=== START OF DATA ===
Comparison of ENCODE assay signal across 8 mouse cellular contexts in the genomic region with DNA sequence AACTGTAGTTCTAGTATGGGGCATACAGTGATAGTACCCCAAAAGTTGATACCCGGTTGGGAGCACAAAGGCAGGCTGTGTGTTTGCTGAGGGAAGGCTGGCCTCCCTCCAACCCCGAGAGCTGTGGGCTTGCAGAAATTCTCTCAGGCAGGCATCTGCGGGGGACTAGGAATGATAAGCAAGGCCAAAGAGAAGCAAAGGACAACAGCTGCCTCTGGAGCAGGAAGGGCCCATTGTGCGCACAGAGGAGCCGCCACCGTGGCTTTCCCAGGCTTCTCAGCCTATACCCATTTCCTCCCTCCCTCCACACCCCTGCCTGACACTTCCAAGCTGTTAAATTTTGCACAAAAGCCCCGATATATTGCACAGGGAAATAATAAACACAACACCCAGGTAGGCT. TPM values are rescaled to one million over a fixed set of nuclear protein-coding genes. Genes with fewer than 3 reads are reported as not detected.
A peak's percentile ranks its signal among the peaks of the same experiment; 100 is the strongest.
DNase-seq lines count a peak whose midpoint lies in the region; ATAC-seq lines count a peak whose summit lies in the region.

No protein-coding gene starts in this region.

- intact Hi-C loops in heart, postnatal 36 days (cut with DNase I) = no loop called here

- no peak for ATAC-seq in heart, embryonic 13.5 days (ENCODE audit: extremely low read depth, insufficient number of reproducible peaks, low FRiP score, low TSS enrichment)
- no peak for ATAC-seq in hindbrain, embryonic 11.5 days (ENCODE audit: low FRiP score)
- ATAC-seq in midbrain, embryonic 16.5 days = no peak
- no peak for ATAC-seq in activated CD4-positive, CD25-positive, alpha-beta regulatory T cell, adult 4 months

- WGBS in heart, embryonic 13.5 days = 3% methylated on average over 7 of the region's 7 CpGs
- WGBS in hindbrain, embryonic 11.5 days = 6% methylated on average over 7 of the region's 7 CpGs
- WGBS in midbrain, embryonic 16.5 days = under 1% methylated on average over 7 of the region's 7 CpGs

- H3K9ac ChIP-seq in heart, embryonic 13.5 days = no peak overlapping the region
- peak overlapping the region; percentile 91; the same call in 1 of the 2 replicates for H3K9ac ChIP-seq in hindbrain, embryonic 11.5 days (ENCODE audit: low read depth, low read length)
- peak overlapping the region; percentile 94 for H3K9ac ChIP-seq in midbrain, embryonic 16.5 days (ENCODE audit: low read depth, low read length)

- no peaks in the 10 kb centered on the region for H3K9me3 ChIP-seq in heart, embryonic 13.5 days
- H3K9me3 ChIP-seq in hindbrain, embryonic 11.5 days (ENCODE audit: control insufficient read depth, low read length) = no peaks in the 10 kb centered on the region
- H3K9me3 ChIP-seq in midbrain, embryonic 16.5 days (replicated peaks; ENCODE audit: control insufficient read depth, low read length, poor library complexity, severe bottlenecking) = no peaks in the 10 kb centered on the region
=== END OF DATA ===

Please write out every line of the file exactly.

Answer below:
Comparison of ENCODE assay signal across 8 mouse cellular contexts in the genomic region with DNA sequence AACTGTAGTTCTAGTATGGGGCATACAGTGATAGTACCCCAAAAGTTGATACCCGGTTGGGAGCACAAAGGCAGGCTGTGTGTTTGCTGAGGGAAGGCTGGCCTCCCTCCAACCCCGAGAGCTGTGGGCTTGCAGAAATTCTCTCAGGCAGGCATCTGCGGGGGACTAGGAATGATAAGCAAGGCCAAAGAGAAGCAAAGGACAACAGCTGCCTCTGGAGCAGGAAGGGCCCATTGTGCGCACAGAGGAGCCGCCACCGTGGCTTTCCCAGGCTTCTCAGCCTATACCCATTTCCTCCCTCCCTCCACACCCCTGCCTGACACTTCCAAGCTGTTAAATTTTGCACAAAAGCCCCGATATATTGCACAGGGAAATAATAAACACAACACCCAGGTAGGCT. TPM values are rescaled to one million over a fixed set of nuclear protein-coding genes. Genes with fewer than 3 reads are reported as not detected.
A peak's percentile ranks its signal among the peaks of the same experiment; 100 is the strongest.
DNase-seq lines count a peak whose midpoint lies in the region; ATAC-seq lines count a peak whose summit lies in the region.

No protein-coding gene starts in this region.

- intact Hi-C loops in heart, postnatal 36 days (cut with DNase I) = no loop called here

- no peak for ATAC-seq in heart, embryonic 13.5 days (ENCODE audit: extremely low read depth, insufficient number of reproducible peaks, low FRiP score, low TSS enrichment)
- no peak for ATAC-seq in hindbrain, embryonic 11.5 days (ENCODE audit: low FRiP score)
- ATAC-seq in midbrain, embryonic 16.5 days = no peak
- no peak for ATAC-seq in activated CD4-positive, CD25-positive, alpha-beta regulatory T cell, adult 4 months

- WGBS in heart, embryonic 13.5 days = 3% methylated on average over 7 of the region's 7 CpGs
- WGBS in hindbrain, embryonic 11.5 days = 6% methylated on average over 7 of the region's 7 CpGs
- WGBS in midbrain, embryonic 16.5 days = under 1% methylated on average over 7 of the region's 7 CpGs

- H3K9ac ChIP-seq in heart, embryonic 13.5 days = no peak overlapping the region
- peak overlapping the region; percentile 91; the same call in 1 of the 2 replicates for H3K9ac ChIP-seq in hindbrain, embryonic 11.5 days (ENCODE audit: low read depth, low read length)
- peak overlapping the region; percentile 94 for H3K9ac ChIP-seq in midbrain, embryonic 16.5 days (ENCODE audit: low read depth, low read length)

- no peaks in the 10 kb centered on the region for H3K9me3 ChIP-seq in heart, embryonic 13.5 days
- H3K9me3 ChIP-seq in hindbrain, embryonic 11.5 days (ENCODE audit: control insufficient read depth, low read length) = no peaks in the 10 kb centered on the region
- H3K9me3 ChIP-seq in midbrain, embryonic 16.5 days (replicated peaks; ENCODE audit: control insufficient read depth, low read length, poor library complexity, severe bottlenecking) = no peaks in the 10 kb centered on the region